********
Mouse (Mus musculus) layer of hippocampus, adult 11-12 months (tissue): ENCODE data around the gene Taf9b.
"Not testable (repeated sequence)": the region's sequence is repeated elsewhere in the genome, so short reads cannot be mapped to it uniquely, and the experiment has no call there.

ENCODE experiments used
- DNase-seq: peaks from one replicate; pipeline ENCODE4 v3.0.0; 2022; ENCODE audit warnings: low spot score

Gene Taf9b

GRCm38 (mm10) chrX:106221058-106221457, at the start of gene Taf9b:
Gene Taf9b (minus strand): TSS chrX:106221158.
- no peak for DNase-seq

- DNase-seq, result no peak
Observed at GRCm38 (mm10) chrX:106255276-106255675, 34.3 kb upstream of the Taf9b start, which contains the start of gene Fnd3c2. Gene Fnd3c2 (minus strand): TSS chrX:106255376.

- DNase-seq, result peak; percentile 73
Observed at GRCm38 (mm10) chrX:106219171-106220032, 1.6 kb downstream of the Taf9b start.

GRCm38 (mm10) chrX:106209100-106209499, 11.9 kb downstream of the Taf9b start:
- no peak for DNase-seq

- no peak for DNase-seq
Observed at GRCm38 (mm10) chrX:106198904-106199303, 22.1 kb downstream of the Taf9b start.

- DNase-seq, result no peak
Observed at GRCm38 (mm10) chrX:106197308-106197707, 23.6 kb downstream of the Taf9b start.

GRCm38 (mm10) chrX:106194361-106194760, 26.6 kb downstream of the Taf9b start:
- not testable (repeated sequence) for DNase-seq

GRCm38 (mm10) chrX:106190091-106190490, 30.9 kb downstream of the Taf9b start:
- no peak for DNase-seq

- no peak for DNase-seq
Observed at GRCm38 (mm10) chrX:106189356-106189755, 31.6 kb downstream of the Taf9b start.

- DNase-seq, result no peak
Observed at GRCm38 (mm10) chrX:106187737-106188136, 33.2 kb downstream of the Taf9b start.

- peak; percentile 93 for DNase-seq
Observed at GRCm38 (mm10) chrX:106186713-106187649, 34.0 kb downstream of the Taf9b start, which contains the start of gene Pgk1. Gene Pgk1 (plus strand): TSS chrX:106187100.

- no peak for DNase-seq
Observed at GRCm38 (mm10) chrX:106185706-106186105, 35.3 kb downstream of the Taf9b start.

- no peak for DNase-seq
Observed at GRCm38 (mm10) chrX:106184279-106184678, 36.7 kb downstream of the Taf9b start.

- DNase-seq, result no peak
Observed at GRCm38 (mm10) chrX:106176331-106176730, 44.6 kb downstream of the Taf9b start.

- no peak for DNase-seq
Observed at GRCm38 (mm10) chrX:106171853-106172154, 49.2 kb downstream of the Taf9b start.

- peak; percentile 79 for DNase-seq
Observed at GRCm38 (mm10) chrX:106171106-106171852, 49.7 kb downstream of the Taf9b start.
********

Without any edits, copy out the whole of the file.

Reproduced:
Mouse (Mus musculus) layer of hippocampus, adult 11-12 months (tissue): ENCODE data around the gene Taf9b.
"Not testable (repeated sequence)": the region's sequence is repeated elsewhere in the genome, so short reads cannot be mapped to it uniquely, and the experiment has no call there.

ENCODE experiments used
- DNase-seq: peaks from one replicate; pipeline ENCODE4 v3.0.0; 2022; ENCODE audit warnings: low spot score

Gene Taf9b

GRCm38 (mm10) chrX:106221058-106221457, at the start of gene Taf9b:
Gene Taf9b (minus strand): TSS chrX:106221158.
- no peak for DNase-seq

- DNase-seq, result no peak
Observed at GRCm38 (mm10) chrX:106255276-106255675, 34.3 kb upstream of the Taf9b start, which contains the start of gene Fnd3c2. Gene Fnd3c2 (minus strand): TSS chrX:106255376.

- DNase-seq, result peak; percentile 73
Observed at GRCm38 (mm10) chrX:106219171-106220032, 1.6 kb downstream of the Taf9b start.

GRCm38 (mm10) chrX:106209100-106209499, 11.9 kb downstream of the Taf9b start:
- no peak for DNase-seq

- no peak for DNase-seq
Observed at GRCm38 (mm10) chrX:106198904-106199303, 22.1 kb downstream of the Taf9b start.

- DNase-seq, result no peak
Observed at GRCm38 (mm10) chrX:106197308-106197707, 23.6 kb downstream of the Taf9b start.

GRCm38 (mm10) chrX:106194361-106194760, 26.6 kb downstream of the Taf9b start:
- not testable (repeated sequence) for DNase-seq

GRCm38 (mm10) chrX:106190091-106190490, 30.9 kb downstream of the Taf9b start:
- no peak for DNase-seq

- no peak for DNase-seq
Observed at GRCm38 (mm10) chrX:106189356-106189755, 31.6 kb downstream of the Taf9b start.

- DNase-seq, result no peak
Observed at GRCm38 (mm10) chrX:106187737-106188136, 33.2 kb downstream of the Taf9b start.

- peak; percentile 93 for DNase-seq
Observed at GRCm38 (mm10) chrX:106186713-106187649, 34.0 kb downstream of the Taf9b start, which contains the start of gene Pgk1. Gene Pgk1 (plus strand): TSS chrX:106187100.

- no peak for DNase-seq
Observed at GRCm38 (mm10) chrX:106185706-106186105, 35.3 kb downstream of the Taf9b start.

- no peak for DNase-seq
Observed at GRCm38 (mm10) chrX:106184279-106184678, 36.7 kb downstream of the Taf9b start.

- DNase-seq, result no peak
Observed at GRCm38 (mm10) chrX:106176331-106176730, 44.6 kb downstream of the Taf9b start.

- no peak for DNase-seq
Observed at GRCm38 (mm10) chrX:106171853-106172154, 49.2 kb downstream of the Taf9b start.

- peak; percentile 79 for DNase-seq
Observed at GRCm38 (mm10) chrX:106171106-106171852, 49.7 kb downstream of the Taf9b start.